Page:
“We can take images from multiple sources, standardise those on the fly without any human intervention and then clinically workflow those to the appropriate person.”
And Mark Ayears, the company’s UK enterprise imaging business manager, agrees that real benefits can be seen when a connection is made with the EPR. “Where there is a capability to integrate your enterprise imaging solution with the EPR, then there is a very positive blurring of the boundaries and it becomes more of a unified patient record system.”
For a successful EPR and enterprise imaging integration to enable sharing and agglomeration of data, there needs to be lingua franca across organisations, says Ayears. But he feels optimistic that the language of interoperability is pretty well spoken when it comes to imaging.
“We have some pretty robust standards around DICOM and HL7 to enable us to share and move imaging around. There are some newer evolving standards like FHIR which will enable us to use a common language between imaging and EPRs and other clinical systems.”
For Caresteam’s Whittle, the protocols that are supported by different vendors is a key issue in moving towards enterprise imaging across larger areas. But he adds that “the majority of systems in the market are very interoperable these days”.
There are other challenges, though – not least the old classic of information governance. “If it’s just an x-ray or a CT scan, you wouldn’t necessarily know who that is if you saw that image on the screen. With a medical photograph, and some of those can be of an intimate nature, some of them can be complex cases, then you absolutely need to limit who will have access to those images,” argues Middlehurst.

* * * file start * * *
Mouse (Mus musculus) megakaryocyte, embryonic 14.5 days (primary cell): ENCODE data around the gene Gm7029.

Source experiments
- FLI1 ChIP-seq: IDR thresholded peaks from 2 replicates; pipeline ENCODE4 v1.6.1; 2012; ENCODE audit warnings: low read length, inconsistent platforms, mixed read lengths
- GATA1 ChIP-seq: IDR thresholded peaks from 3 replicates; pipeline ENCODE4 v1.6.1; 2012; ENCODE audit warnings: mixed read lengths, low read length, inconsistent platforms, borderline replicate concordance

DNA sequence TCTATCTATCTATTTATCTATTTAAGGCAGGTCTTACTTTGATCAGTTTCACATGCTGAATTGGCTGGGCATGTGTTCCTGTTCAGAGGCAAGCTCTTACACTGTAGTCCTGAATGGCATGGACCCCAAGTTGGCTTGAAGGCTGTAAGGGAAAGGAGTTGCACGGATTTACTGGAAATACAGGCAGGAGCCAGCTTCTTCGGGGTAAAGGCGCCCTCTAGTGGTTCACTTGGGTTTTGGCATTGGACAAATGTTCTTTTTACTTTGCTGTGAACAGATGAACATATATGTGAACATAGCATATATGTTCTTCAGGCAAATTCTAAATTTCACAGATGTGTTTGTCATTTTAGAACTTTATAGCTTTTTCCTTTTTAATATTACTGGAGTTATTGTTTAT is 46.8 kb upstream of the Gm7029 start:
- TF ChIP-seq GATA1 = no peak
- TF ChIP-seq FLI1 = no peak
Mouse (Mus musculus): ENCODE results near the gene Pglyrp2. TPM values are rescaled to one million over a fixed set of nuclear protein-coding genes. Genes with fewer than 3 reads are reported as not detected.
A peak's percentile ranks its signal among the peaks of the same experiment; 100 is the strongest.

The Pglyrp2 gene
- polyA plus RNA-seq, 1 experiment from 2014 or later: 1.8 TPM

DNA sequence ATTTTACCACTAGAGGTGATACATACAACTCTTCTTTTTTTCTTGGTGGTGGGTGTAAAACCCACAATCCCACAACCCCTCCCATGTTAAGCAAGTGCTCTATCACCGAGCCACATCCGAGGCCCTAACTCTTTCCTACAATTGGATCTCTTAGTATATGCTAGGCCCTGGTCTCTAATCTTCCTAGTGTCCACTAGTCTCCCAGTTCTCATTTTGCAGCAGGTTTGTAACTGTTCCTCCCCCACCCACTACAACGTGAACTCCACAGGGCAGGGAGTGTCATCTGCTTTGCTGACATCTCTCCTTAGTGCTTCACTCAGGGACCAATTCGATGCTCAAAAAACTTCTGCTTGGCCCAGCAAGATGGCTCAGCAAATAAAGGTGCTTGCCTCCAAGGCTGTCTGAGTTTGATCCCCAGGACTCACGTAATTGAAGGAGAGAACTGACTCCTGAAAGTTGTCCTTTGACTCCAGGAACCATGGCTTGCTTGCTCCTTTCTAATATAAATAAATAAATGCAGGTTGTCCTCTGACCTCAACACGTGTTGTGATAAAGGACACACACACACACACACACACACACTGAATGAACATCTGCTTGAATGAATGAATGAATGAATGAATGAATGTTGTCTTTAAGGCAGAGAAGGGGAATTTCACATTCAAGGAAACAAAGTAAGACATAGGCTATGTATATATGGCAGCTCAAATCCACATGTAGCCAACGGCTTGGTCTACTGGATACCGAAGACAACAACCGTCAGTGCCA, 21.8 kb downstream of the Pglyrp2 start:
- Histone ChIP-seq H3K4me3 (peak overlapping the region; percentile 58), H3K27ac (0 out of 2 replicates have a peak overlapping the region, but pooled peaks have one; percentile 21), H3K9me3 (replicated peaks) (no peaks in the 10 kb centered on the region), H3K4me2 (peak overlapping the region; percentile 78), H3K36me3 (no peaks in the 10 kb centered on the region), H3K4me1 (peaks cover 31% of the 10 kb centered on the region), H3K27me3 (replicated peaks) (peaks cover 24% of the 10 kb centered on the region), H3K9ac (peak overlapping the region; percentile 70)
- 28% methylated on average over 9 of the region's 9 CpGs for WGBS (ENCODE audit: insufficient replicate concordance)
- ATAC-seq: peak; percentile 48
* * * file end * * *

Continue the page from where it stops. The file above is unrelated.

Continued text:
Getting on top of the pile
For Paul Jackson, head of marketing at Agfa HealthCare, there is one key thing that will need to happen if enterprise imaging is to truly become embedded within NHS organisations: it needs to be seen as part of the wider trust IT strategy.
“We’ve seen most advances when the senior leadership team – CCIOs, consultants, radiologists etc – are part of the imaging strategy which completely aligns to the IT strategy because then it gets the push and drive for all the other departments.
“Is it in the right place in the overall strategy or is it just an extended project out of another department? If latter is the case, then it remains at the bottom of a pile and doesn’t have the priority that it should have,” says Jackson.
In Ireland, it is clear that imaging has been placed front and centre of the strategic approach. Some years ago a decision was made to invest in a national imaging solution to support all the public hospitals in the country.
Says Change Healthcare’s David Howard: “The key is that they provide a single enterprise system that is available to any clinician across the entire country”.
But it was a gradual process, focusing first on all radiology departments and in recent years expanding to include other ologies (opthalmology, cardiology etc).
“So, they took a step beyond the single storage solution for imaging to actually make the imaging that’s available clinically relevant. It can be workflowed to the appropriate person with critical alert – anyone in the country can be notified through critical alert, they can be brought directly to view the image, make the report, and acknowledge that they closed the loop.”
That gradual approach is one also taken by Stephen Townrow and colleagues over at The Princess Alexandra. The trust is currently half way through integrating all of its departments’ imaging into the enterprise solution.
“We integrated cardiology, medical photography, theatre imaging which we [recently] started – we are just connecting up the machines, scope, tools, videos etc,” Townrow explains.
And the indications are that it’s an approach which is paying off. Indeed, Townrow says the Care Quality Commission (CQC) has recognised the organisation as having the second fastest turnaround of inpatient imaging in the country.